The results of a University of Illinois survey of scientists include the following:
- 90% of the scientists surveyed agreed that global temperatures have risen compared to levels from before 1800.
- 82% agreed that human activity been a significant factor in this increase of mean global temperatures.
- 97% of climatologists surveyed agreed with anthropogenic global warming (AGW).
- At the other end of the spectrum, only 47% of petroleum geologists agreed with this.
The researchers chose scientists listed in the the American Geological Institute’s Directory of Geoscience Departments, 2007 edition.
Geologists in general have been more skeptical about AGW than have other scientists, though I’ve noticed a considerable shift on this in publications of the Geological Society of America and the American Geological Institute. Two reasons for this skepticism that have been proposed are:
- A deep historical perspective. Geologists know that Earth’s climate has fluctuated throughout its history by purely natural means, and that a number of factors have caused this, including changing brightness of the sun, changing oceanic circulation patterns, plate tectonics, and cyclical variations of Earth’s orbit. The Quaternary Period, i.e. the past 1.8 million years, has had an especially variable climate, with long glacial maximum periods, punctuated by interglacial periods, such as the one we live in now.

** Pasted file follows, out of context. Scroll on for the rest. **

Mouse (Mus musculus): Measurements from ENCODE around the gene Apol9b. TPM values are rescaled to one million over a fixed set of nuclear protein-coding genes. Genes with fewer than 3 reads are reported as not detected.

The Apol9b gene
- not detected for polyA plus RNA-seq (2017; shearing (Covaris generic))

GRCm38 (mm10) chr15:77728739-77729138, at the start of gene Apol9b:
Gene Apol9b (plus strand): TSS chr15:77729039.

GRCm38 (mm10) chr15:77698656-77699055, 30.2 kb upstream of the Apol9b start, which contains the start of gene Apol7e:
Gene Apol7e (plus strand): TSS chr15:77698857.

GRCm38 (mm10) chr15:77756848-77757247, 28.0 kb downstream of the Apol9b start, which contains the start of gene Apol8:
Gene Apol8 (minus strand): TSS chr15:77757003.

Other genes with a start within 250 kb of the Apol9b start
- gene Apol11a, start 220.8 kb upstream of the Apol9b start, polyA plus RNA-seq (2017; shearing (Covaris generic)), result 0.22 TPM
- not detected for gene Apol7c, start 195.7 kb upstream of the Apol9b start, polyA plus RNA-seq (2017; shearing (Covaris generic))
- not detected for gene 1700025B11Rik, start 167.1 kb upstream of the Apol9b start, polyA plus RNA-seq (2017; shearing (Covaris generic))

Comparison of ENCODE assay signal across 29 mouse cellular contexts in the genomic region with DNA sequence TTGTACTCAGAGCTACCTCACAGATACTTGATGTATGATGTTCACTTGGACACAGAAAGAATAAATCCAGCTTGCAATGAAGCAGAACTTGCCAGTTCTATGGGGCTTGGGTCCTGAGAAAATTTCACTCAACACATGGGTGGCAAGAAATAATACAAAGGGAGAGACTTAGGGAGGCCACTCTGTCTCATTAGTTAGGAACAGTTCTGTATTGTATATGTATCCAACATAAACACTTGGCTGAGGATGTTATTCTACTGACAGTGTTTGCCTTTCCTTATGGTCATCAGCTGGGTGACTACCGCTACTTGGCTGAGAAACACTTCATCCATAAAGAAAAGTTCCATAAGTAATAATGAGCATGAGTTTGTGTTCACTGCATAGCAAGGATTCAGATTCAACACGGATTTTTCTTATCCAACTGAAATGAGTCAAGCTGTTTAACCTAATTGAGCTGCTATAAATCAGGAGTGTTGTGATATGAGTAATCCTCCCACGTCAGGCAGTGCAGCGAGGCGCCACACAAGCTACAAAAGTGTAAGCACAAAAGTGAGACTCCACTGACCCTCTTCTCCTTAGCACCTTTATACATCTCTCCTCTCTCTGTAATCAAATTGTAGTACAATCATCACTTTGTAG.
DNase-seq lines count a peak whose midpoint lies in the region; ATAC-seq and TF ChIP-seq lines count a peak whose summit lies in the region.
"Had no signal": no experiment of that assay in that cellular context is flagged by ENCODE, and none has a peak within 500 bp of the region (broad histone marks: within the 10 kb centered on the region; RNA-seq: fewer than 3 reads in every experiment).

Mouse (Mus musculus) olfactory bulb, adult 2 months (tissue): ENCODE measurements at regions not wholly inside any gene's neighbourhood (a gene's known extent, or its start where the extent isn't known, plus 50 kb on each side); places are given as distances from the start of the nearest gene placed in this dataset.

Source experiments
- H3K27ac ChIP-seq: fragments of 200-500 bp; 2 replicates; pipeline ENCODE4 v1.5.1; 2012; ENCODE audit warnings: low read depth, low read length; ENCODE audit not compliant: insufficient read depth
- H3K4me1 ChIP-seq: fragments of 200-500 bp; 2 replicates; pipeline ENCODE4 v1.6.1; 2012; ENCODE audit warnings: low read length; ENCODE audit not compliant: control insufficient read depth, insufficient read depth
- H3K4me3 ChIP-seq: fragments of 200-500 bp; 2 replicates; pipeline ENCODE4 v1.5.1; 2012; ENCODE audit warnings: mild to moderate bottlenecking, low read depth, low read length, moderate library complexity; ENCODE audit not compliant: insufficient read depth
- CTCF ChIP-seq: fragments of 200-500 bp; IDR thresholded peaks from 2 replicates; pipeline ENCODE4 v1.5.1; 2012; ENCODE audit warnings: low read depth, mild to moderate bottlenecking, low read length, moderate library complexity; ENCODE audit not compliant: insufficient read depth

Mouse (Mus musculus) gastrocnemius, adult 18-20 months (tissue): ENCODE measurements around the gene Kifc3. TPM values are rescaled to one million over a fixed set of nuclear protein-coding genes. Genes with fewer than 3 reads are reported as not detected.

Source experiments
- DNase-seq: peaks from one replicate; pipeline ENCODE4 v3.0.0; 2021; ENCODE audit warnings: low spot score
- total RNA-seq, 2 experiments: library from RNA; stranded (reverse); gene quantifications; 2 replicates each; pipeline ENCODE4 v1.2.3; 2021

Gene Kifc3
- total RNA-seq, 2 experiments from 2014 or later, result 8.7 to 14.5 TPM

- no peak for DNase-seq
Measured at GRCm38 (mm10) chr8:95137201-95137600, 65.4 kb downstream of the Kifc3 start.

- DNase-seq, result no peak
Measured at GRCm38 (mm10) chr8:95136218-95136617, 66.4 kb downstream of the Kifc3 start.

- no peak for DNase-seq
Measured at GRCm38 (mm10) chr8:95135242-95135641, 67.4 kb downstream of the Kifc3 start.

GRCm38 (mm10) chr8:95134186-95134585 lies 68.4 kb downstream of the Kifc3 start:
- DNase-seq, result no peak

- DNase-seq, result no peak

- The close association of geology to the fossil fuel industries. Perhaps there is something psychological here, with a denial that the oil, gas, and coal that we are so closely tied to are the cause of something bad.
I think it is significant that 97% of climatologists surveyed believe global warming is real and that humans have been a significant factor in this. But climatologists will continue to need the input of geologists to gain a fuller understanding of how Earth’s climate works, in both the short term and long term.
Grace and Peace
NASA’s Image of the Day Gallery has a concept of what the next lunar rover will look like:
Here’s the description from NASA:
NASA’s Next Generation Moon Rover
In the year 2020, NASA will be back on the moon. This time NASA will explore thousands of miles of the moon’s surface with individual missions lasting six months or longer. Just as we did during the Apollo program, NASA will be developing new concepts and technologies that also will benefit life on Earth.
One concept that is in NASA’s current plans is a Lunar Electric Rover. This small pressurized rover is about the size of a pickup truck (with 12 wheels) and can house two astronauts for up to 14 days with sleeping and sanitary facilities. It is designed to require little or no maintenance, be able to travel thousands of miles climbing over rocks and up 40 degree slopes during its ten-year life exploring the harsh surface of the moon. The rover frame was developed in conjunction with an off-road race truck team and was field tested in the desert Southwest by driving on rough lava.
Grace and Peace